I am writing in response to the article, “China sticks with zero Covid-19 approach, leaving borders closed for now” ( August 9).
The Delta variant of Covid-19 has been spreading around the world. Even China, which has seen only a few cases over a prolonged period, has been no exception. Cases of the Delta variant have been reported in at least 17 Chinese provinces and municipalities.
On Sunday, the country reported 96 new cases. To tackle these outbreaks, the Chinese government has quickly imposed stringent measures, such as mass testing, the lockdown of cities, and the closure of transport links.
While some have suggested that China will have to “live with” the virus, I think it is worthwhile for the government implement the measures that it has. The government must publicise the importance of complying with Covid-19 prevention measures and impose penalties on those who do not do so.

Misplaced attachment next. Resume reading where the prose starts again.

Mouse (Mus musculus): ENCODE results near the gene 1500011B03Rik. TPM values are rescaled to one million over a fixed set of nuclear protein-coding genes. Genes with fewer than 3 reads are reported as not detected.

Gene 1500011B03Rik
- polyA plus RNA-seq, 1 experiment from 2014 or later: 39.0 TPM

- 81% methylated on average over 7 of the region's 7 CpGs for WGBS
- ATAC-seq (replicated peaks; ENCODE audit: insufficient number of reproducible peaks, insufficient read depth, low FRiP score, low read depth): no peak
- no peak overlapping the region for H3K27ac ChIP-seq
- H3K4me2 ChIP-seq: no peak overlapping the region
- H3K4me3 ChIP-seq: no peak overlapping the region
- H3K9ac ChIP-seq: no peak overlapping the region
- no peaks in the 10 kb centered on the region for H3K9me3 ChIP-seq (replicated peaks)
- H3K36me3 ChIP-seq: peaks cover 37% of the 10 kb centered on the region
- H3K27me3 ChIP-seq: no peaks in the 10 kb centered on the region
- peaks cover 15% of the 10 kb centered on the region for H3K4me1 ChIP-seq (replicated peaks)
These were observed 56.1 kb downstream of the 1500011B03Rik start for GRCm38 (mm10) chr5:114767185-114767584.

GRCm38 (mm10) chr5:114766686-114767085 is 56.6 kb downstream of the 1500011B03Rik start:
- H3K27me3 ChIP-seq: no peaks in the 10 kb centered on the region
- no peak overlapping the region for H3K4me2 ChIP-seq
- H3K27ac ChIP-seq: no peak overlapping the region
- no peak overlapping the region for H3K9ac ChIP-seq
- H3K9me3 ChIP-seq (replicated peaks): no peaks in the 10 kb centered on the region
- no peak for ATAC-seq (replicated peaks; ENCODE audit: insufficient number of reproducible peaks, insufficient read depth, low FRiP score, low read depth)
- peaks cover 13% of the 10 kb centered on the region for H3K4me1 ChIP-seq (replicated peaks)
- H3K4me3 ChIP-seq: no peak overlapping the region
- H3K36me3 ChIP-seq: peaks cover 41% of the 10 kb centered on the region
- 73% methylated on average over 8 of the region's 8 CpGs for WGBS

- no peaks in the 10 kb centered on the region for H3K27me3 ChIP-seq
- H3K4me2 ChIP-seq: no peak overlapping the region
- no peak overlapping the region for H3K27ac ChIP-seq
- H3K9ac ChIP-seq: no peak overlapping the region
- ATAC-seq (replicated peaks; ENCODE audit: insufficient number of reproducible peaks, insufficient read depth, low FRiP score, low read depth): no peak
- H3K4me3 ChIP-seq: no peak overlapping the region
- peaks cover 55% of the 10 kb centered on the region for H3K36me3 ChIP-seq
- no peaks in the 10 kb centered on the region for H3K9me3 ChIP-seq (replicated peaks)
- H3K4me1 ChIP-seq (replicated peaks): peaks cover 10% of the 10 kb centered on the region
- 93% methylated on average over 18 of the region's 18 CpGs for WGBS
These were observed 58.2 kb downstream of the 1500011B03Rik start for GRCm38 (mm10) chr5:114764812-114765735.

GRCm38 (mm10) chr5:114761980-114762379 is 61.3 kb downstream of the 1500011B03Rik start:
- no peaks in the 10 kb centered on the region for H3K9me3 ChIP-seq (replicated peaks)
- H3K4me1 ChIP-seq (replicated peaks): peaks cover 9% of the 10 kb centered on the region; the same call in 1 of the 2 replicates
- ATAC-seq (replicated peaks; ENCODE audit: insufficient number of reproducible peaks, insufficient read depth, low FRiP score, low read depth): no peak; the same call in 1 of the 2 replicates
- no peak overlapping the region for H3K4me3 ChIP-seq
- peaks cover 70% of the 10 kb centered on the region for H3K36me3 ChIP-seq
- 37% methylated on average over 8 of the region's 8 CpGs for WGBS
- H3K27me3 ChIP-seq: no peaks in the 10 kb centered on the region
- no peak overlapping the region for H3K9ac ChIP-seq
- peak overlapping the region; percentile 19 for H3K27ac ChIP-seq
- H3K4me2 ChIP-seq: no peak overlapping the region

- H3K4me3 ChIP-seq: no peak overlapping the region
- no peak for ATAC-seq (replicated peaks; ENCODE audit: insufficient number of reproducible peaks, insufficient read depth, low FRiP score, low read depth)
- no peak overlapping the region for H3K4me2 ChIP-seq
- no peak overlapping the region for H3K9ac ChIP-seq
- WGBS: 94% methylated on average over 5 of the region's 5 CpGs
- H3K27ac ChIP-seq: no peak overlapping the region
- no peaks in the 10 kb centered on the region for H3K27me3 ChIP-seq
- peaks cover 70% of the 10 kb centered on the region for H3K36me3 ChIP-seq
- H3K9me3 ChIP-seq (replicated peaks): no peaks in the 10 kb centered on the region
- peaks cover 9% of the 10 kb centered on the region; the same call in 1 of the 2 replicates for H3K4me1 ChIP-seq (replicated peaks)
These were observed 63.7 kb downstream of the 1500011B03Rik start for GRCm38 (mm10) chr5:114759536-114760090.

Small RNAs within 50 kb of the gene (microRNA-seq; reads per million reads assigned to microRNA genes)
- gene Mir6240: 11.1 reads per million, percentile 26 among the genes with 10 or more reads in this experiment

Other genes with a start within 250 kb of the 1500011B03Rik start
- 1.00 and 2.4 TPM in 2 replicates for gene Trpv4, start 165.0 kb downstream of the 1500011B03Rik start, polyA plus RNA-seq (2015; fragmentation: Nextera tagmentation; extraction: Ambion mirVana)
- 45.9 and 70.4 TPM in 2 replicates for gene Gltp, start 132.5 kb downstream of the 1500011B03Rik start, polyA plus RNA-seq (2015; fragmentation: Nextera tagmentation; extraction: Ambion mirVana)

Covid-19 returns to China’s Wuhan as Delta variant spreads to 10 provinces

Covid-19 returns to China’s Wuhan as Delta variant spreads to 10 provinces

The government should be transparent in disclosing data related to the recent outbreak to the World Health Organization. The advice of international health experts could help China fight Covid-19.

Finally, the vaccination programme must continue in earnest. While the vaccines may be less effective against the Delta variant, they do offer some protection. People must get over their worries about the vaccines, which have been approved by the WHO, and get vaccinated without further ado.